The World Health Organisation (WHO) said on Monday that there was minimal risk of children contracting the polio virus in India from a tainted batch of vaccines.
The public health scare, which potentially affected thousands of children, put a renewed spotlight on lax pharmaceutical quality control procedures in India.
The latest concerns emerged over the weekend after vaccines produced by privately-held Bio-Med Pvt Ltd and distributed as part of a free government drive to eradicate polio were found to have a strain of the virus that had been eradicated around the world and phased out of vaccines.
However Shamila Sharma, a spokeswoman for the WHO, said any risk to children was “minimal” due to the high routine polio immunization coverage in India. The WHO funds and supports India’s polio-control program.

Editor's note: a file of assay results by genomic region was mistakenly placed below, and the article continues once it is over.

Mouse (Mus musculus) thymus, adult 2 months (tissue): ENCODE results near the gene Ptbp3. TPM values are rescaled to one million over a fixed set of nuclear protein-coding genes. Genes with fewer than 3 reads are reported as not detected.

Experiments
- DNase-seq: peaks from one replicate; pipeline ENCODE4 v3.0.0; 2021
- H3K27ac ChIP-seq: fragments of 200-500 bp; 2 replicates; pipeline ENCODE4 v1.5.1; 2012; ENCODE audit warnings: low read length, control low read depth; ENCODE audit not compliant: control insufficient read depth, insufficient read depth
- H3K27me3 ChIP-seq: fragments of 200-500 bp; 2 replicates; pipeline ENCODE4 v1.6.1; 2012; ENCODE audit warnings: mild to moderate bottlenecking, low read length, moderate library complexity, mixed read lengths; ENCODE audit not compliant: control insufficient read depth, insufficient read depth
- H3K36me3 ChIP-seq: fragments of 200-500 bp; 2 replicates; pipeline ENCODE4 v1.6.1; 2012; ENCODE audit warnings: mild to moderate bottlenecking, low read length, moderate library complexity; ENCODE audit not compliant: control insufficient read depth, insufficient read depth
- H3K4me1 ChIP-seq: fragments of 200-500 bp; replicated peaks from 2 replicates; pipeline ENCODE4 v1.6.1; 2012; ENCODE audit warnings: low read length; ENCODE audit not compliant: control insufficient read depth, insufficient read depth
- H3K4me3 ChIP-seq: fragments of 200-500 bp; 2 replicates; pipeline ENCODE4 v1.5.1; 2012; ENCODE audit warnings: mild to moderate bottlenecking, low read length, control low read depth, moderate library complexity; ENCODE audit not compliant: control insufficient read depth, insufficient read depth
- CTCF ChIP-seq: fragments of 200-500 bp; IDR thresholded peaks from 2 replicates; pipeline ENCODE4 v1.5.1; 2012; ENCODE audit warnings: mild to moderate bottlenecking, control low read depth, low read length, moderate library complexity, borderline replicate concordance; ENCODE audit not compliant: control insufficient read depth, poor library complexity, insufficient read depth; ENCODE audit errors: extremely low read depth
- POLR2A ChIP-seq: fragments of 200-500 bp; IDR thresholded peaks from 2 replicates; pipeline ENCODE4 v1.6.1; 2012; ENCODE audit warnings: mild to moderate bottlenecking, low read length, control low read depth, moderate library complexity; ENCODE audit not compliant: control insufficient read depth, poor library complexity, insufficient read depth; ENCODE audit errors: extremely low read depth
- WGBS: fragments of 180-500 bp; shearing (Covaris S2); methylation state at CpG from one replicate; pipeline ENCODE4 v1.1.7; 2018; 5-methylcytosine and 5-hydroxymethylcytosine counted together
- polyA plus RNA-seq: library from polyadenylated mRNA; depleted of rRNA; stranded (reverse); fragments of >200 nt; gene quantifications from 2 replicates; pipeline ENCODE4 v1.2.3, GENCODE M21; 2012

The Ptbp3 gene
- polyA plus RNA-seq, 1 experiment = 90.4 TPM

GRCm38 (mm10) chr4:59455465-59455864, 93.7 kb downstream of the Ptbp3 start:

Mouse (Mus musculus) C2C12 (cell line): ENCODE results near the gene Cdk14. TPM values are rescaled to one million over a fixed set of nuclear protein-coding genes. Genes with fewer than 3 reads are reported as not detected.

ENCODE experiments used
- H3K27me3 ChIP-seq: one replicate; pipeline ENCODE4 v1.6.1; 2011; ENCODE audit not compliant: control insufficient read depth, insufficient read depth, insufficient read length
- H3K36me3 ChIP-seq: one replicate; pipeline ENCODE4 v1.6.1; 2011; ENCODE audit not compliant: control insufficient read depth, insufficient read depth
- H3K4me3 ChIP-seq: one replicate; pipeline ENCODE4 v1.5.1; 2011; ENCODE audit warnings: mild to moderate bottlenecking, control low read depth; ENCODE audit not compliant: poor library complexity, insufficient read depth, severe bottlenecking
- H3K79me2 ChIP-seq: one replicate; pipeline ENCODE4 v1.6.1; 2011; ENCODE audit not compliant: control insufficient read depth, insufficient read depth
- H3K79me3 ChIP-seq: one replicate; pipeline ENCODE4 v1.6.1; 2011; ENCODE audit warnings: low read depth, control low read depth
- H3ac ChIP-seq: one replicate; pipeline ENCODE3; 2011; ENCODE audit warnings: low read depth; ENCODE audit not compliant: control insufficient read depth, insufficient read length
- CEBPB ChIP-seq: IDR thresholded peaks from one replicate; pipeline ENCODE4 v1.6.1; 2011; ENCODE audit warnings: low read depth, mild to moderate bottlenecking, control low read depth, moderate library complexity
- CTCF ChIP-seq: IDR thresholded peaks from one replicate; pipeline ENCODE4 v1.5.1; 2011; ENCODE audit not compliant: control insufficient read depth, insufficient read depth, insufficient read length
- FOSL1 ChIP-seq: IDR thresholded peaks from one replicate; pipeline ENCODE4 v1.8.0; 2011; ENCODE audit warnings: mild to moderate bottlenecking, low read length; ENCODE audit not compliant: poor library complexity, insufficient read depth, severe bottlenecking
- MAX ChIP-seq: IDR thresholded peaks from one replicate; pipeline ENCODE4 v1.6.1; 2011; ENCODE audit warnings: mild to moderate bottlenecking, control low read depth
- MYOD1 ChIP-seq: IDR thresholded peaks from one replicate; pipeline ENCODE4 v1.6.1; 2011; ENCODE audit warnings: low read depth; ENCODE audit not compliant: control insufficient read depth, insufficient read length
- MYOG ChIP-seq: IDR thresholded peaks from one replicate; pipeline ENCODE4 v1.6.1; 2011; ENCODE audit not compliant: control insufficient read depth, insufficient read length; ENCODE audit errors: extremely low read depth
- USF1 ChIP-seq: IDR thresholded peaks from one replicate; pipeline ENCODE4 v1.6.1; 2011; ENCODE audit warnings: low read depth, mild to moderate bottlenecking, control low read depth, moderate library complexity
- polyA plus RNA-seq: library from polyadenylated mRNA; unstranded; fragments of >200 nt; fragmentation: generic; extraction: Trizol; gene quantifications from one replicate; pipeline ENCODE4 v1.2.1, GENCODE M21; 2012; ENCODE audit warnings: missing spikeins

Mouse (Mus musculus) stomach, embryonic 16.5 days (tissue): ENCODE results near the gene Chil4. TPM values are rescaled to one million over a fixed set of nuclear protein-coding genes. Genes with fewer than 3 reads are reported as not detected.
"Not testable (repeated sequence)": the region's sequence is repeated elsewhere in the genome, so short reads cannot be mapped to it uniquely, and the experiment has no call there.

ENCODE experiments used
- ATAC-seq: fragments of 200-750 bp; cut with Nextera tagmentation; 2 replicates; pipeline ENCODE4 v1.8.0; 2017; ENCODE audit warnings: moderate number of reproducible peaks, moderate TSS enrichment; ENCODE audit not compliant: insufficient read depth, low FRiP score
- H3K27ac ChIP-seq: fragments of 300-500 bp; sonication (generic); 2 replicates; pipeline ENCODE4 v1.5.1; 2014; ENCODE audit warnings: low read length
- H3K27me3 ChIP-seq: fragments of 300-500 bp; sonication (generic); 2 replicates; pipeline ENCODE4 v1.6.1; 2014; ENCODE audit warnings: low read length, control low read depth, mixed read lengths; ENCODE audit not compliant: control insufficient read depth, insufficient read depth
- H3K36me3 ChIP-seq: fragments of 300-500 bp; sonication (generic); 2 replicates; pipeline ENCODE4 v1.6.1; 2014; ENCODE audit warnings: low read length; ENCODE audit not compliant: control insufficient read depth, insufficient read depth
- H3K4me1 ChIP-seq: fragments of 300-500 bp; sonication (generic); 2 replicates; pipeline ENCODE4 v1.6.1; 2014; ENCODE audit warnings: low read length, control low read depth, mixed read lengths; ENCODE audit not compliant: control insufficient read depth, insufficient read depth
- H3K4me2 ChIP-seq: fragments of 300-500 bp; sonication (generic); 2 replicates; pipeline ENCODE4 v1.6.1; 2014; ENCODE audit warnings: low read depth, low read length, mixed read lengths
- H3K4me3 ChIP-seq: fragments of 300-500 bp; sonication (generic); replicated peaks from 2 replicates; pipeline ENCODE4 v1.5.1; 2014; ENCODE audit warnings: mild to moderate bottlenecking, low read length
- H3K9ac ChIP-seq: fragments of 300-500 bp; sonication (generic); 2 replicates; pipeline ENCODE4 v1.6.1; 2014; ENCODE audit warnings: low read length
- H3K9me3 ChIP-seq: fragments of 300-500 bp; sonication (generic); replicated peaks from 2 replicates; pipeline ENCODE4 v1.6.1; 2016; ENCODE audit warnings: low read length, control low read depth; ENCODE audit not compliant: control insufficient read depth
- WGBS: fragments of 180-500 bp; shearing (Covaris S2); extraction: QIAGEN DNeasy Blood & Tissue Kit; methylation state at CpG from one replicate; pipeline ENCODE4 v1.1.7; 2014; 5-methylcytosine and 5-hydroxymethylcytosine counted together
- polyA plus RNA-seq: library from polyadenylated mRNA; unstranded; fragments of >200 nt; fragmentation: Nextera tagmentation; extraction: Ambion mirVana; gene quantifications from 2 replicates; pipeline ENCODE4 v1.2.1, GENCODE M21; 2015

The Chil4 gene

Health officials in New Delhi said they were investigating why and how Bio-Med was still producing such vaccines, and that the affected lots were being recalled. The Indian government had ordered this type of vaccine to be discontinued in 2016.
Local media reported on the weekend that police arrested the managing director of the northern India-based Bio-Med Pvt Ltd, after routine testing revealed it had made and shipped some 150,000 lots of oral polio vaccines that contained the type 2 polio vaccine virus.
India, often dubbed the pharmacy of the world, is home to thousands of factories churning out drugs and vaccines for sale globally, but local regulation is lax. In recent years, U.S. and European regulators have slammed many Indian drug factories for faulty manufacturing practices, often issuing warnings or bans.
“We don’t have good quality control mechanisms,” said Oommen Kurian, a health researcher at New Delhi-based Observer Research Foundation, adding the country also doesn’t have the capacity to implement regulation.
Bio-Med and India’s top drugs regulator, the Central Drug Standard Control Organisation, did not respond to requests for comment on Monday.
Some batches of typhoid vaccines produced by Bio-Med were also found to be “not-of standard quality” by the CDSCO earlier this year, according to a public notice by the agency dated March 14, 2018.